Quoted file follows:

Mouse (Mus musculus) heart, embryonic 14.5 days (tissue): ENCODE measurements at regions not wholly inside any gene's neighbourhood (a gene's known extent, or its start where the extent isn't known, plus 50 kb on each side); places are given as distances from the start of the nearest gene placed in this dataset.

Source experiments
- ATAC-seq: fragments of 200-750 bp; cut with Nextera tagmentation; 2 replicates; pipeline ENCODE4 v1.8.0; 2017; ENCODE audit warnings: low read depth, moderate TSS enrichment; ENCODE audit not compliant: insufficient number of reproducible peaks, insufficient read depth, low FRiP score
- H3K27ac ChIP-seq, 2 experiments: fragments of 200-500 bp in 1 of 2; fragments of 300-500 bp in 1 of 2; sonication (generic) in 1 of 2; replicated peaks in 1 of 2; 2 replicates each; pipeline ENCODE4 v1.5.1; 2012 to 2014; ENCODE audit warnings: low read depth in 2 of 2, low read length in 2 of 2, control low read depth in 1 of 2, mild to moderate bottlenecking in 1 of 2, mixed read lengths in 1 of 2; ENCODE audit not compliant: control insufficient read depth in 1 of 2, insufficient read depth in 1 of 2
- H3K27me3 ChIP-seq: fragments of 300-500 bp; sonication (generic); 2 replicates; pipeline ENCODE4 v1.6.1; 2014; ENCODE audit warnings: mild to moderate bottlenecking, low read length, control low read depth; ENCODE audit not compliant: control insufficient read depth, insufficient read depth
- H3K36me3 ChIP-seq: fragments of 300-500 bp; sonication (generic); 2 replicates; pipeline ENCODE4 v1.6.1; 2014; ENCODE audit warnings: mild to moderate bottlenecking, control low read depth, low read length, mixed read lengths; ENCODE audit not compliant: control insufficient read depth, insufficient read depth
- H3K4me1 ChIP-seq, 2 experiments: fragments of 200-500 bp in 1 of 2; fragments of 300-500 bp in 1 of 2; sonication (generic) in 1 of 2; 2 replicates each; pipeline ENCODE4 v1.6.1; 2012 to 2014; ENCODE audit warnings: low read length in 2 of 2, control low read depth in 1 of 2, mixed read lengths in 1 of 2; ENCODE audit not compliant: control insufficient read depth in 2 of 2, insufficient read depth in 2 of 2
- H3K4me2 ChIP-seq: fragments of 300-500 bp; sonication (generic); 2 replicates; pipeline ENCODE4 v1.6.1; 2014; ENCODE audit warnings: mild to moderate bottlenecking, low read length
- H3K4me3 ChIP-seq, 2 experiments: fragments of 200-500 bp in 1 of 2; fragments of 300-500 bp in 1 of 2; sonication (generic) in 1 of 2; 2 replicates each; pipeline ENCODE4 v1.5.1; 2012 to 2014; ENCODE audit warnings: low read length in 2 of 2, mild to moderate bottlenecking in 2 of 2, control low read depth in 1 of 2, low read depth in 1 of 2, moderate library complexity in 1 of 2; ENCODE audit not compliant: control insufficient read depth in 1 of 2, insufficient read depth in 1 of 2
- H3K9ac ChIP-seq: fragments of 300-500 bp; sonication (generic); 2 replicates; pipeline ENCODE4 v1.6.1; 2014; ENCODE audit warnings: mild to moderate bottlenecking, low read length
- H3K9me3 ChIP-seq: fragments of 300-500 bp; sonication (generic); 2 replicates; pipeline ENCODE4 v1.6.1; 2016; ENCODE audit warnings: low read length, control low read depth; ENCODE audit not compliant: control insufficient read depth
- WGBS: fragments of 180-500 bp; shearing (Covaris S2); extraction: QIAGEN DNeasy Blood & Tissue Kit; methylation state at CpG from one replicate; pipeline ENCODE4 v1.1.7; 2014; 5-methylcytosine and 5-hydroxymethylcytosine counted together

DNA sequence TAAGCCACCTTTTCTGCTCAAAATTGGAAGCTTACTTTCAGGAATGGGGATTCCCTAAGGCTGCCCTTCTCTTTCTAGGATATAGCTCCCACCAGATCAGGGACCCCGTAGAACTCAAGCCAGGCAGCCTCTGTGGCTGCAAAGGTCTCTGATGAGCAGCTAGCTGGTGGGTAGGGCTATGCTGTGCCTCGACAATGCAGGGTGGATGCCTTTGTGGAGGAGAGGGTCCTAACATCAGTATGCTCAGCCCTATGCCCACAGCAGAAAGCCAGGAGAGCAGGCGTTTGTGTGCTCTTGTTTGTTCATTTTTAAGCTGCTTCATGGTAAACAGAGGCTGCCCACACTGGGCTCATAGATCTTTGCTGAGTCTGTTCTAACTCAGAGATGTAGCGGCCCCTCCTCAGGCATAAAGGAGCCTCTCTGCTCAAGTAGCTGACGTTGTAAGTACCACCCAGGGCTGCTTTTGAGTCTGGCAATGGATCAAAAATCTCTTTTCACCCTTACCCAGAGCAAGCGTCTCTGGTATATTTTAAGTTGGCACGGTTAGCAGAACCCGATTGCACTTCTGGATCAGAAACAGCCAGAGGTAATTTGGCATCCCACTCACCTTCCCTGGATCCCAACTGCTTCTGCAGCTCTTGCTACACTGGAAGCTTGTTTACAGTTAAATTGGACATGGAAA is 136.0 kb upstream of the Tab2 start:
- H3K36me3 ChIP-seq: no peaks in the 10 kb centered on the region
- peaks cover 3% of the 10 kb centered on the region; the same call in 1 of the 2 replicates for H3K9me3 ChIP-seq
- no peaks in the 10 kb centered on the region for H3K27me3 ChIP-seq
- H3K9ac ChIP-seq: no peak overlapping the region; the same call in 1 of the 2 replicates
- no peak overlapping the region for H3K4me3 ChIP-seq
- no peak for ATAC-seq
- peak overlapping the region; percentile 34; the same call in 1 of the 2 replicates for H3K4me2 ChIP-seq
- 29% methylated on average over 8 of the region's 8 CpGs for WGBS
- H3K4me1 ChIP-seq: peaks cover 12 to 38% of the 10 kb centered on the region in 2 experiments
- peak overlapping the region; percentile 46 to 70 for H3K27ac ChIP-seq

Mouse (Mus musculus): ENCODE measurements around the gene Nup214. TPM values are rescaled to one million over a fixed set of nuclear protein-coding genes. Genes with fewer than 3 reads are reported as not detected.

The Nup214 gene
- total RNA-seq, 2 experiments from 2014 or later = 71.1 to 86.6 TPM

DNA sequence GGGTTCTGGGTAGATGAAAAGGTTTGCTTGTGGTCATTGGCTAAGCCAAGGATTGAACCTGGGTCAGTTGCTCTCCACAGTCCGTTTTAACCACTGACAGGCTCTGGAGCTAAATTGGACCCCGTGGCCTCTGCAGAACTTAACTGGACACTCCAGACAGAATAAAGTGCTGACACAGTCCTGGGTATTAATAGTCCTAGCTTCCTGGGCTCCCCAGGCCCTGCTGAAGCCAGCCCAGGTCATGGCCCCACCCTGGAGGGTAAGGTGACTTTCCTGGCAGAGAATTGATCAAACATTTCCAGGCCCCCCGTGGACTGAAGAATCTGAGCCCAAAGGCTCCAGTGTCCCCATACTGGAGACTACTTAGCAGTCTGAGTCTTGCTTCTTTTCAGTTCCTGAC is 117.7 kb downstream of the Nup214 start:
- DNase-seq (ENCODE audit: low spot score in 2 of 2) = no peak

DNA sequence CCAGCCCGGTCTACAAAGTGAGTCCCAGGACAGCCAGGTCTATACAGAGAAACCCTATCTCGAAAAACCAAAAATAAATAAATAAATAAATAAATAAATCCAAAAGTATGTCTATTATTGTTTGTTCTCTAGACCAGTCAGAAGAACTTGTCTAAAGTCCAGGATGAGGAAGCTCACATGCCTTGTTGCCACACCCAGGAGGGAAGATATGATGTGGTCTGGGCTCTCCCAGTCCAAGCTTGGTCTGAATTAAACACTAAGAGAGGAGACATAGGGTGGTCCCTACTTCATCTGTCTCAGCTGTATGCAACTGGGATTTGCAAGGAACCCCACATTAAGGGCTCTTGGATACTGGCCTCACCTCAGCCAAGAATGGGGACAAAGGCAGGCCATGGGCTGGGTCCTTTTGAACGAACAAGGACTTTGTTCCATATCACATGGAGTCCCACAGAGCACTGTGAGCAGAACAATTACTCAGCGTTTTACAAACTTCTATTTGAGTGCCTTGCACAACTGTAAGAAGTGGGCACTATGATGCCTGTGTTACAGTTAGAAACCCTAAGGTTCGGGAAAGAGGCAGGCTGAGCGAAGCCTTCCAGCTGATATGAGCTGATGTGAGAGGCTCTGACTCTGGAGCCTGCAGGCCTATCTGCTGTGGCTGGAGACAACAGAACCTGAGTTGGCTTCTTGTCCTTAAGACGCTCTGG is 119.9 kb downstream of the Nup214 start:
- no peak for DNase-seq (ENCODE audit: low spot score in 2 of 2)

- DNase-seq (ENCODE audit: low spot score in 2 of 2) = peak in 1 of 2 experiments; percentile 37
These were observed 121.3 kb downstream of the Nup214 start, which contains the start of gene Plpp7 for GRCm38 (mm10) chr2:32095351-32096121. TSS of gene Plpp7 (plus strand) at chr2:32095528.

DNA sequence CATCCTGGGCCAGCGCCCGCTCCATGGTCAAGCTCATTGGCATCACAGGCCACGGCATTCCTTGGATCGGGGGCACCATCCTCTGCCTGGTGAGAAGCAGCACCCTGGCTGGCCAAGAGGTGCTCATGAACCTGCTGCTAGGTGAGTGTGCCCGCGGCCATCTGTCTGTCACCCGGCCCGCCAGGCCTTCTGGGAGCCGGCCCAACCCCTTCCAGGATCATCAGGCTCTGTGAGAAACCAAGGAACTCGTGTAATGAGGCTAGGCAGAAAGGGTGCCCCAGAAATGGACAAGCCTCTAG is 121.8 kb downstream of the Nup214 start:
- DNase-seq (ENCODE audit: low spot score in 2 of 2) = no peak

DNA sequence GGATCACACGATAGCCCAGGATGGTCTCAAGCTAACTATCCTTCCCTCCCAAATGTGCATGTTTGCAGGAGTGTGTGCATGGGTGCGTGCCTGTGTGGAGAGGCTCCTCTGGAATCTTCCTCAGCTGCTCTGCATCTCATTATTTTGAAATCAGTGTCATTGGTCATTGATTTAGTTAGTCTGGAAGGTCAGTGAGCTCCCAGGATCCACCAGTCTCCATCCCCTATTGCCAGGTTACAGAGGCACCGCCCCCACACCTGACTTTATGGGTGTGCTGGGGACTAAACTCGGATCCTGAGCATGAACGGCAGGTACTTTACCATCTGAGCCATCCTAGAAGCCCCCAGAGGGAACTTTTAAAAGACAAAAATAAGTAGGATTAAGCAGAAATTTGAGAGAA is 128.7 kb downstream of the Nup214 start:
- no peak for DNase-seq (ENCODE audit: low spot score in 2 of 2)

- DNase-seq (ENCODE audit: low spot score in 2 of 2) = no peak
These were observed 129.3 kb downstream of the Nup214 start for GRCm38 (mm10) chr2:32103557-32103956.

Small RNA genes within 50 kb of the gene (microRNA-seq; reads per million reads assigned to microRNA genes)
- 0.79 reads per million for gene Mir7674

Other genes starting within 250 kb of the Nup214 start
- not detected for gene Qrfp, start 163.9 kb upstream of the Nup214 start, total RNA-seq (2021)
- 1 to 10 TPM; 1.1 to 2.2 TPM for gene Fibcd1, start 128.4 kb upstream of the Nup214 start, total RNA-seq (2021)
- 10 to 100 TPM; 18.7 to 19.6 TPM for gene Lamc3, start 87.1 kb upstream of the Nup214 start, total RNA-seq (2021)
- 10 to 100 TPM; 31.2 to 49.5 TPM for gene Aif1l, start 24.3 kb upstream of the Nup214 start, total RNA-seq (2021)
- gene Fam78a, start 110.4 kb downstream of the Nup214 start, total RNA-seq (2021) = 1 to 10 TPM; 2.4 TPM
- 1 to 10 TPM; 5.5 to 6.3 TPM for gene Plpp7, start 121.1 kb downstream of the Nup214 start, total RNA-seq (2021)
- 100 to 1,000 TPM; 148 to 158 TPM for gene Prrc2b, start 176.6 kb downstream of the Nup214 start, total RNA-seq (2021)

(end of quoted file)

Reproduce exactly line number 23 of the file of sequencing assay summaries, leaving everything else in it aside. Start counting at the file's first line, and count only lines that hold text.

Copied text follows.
- peak overlapping the region; percentile 46 to 70 for H3K27ac ChIP-seq